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>  News Releases >   2003 >   January

Examining a modernist parable

Posted 01/06/03, by Tamara Steinert


J. Martin Favor with the book Black Empire by Harlem Renaissance author George S. Schuyler
English professor analyzes prescient political vision of a 1930s novel

The eerie similarities between the 1930s political thriller Black Empire and today's international reality haven't escaped J. Martin Favor, Associate Professor of English and Chair of the African American Studies program. In fact, with only a few minor plot substitutions, the book could be a chronicle of the activities of contemporary extremist groups like al Queda.

The book, originally written as two serialized novellas published from 1936 to 1938 in the African-American newspaper The Pittsburgh Courier, centers around the activities of an underground organization dedicated to overthrowing the existing world order and establishing the supremacy of a black regime in Africa. Led by a highly intelligent but maniacal leader, the group kidnaps a journalist who then becomes the story's protagonist. The author, George S. Schuyler, was a prominent black journalist and satirist who is sometimes described as "the black H.L. Mencken."

"The book is about modernity. It's about the use of technology and science as both a means of control and as a sign of progress," Favor said.

Favor presented a paper that explored the similarities between Black Empire and the post-Sept. 11 world at the annual convention of the Modern Language Association in December. His presentation, which was part of a panel on the Harlem Renaissance, was one of only 40 events out of more than 2,000 that were open to the public.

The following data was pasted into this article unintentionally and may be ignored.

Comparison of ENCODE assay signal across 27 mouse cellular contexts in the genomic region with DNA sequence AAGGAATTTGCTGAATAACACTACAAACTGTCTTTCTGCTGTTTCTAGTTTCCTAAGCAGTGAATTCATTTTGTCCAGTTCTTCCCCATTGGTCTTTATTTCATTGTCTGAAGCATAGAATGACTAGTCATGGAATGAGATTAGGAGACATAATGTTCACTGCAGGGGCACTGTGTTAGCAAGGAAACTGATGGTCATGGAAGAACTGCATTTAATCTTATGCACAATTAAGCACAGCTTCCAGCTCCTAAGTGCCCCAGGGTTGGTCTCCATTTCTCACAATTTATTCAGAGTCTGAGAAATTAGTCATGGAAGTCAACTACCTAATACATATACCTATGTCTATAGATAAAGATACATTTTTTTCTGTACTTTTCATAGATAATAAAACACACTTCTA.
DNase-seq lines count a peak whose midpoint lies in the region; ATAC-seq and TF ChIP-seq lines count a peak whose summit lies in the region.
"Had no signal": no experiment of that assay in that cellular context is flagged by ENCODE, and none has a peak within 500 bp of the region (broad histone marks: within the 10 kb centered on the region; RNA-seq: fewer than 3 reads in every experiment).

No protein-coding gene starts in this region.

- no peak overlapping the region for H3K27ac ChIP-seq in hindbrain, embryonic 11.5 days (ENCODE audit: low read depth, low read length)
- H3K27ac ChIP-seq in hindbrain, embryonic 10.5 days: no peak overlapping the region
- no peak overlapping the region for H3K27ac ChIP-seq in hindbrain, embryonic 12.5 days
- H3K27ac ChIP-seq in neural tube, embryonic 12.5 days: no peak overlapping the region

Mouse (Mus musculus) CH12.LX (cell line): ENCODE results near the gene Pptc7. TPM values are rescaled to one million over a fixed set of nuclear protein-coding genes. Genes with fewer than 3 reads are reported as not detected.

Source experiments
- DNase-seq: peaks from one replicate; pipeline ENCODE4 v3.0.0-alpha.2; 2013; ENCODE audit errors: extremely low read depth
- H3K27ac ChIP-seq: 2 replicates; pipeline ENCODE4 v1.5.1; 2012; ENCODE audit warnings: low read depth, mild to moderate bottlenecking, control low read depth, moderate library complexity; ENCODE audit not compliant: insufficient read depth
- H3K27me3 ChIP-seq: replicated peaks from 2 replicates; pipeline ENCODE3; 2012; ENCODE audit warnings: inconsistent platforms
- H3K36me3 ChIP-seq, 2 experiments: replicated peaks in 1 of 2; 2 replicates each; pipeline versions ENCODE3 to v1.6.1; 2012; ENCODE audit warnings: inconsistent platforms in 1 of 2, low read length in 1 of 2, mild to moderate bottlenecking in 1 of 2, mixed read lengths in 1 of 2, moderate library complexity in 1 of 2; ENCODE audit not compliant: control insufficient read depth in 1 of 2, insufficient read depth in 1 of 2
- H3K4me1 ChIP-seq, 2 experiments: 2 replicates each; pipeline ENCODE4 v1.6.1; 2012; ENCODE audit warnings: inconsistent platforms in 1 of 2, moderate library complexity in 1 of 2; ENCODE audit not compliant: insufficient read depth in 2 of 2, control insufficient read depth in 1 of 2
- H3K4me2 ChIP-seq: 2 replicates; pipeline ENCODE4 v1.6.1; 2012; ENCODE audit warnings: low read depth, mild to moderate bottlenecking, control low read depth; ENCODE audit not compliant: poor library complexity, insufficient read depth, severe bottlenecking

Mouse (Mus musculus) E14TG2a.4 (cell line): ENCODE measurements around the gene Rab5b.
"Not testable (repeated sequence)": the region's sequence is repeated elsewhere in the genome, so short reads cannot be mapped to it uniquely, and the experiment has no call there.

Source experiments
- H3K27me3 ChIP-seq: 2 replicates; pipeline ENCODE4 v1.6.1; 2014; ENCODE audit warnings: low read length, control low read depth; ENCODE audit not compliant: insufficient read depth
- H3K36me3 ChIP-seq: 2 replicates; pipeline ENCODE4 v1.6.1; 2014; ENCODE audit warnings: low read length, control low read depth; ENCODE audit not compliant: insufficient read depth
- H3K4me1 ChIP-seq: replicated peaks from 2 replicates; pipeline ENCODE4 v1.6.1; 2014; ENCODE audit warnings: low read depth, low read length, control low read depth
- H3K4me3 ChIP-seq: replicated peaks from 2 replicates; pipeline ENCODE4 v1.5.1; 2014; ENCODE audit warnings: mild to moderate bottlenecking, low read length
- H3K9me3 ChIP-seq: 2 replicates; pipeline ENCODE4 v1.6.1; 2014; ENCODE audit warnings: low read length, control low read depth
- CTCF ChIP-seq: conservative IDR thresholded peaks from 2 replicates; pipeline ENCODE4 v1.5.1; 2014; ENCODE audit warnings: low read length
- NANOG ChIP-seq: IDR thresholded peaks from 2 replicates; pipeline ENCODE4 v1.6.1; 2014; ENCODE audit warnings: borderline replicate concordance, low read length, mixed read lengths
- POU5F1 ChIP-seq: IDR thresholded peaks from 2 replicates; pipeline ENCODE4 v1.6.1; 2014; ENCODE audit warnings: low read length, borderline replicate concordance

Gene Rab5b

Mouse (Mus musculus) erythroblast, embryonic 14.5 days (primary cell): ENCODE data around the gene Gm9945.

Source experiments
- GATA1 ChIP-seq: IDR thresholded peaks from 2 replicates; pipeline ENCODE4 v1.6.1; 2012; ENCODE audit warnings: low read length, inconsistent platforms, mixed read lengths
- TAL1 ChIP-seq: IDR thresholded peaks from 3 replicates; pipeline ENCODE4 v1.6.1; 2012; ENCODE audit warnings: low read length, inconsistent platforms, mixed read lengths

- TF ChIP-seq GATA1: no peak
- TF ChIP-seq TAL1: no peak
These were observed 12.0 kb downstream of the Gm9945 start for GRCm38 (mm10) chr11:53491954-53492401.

The parallels between the modern world and Schuyler's 1930s vison are in some cases striking. For example, "there was a lot of talk about Pan-Africanism back then, just like we hear about the Pan-Arab world today," said Favor.

"Perhaps we should be thThe book is about modernity. It's about the use of technology and science as both a means of control and as a sign of progress."

-J. Martin Favor

Schuyler also plays on some of white America's fetishized images of Harlem as a "black jungle."

"The Euro-American modernists lamented the fact that we were becoming more mechanized and industrialized, so they'd go to Tahiti or New Mexico or Harlem to get 'revitalized.' They were seeking this 'primitive' existence that they thought the people there had access to. This book turns that around. It says that black people aren't stupid; they can be engineers, too. And it examines what happens when blacks turn the tools of modernity against them," he added.

He also said the recent controversy involving New Jersey poet laureate Amiri Baraka's poem "Somebody Blew Up America," which some observers have criticized as anti-Semitic, echoes ideas that are found in Schuyler's Black Empire.

"Where do terrorists get their lead from? Who do they get their weapons from? It's the western world, and what Baraka is saying is that now those chickens are coming home to roost. That's what Schuyler is saying too," he said. "But if we label the poem as anti-Semitic, it allows us to write it off as not credible and we don't have to deal with the political questions it raises." In that sense, "we haven't really taken the lessons of the Harlem Renaissance to heart," he said.

Although the opening scenes of Black Empire are set in Harlem, its major characters have ambitions with global implications. In much the same way, the intellectual, social and political movement referred to as the Harlem Renaissance really was much broader than the Manhattan neighborhood for which it is named.

"If you look at the single most important text of the movement, Alain Locke's The New Negro in a New World, he talks about Harlem, Howard University, Hampton-Tuskegee, Africa, the Caribbean. It's a global scene," Favor explained. "Harlem was a base, but it quickly spins out from there."

While Black Empire isn't an artistic masterpiece — Favor compares its style to political thrillers by contemporary authors such as Tom Clancy — the story offers potent lessons for the modern world and demonstrates that visionary ideas can come in many forms.

"There's a lot we can learn from works that aren't high art," he said. "The literature of the Harlem Renaissance wasn't just poetry and quaint tales from the South."

- by Tamara Steinert

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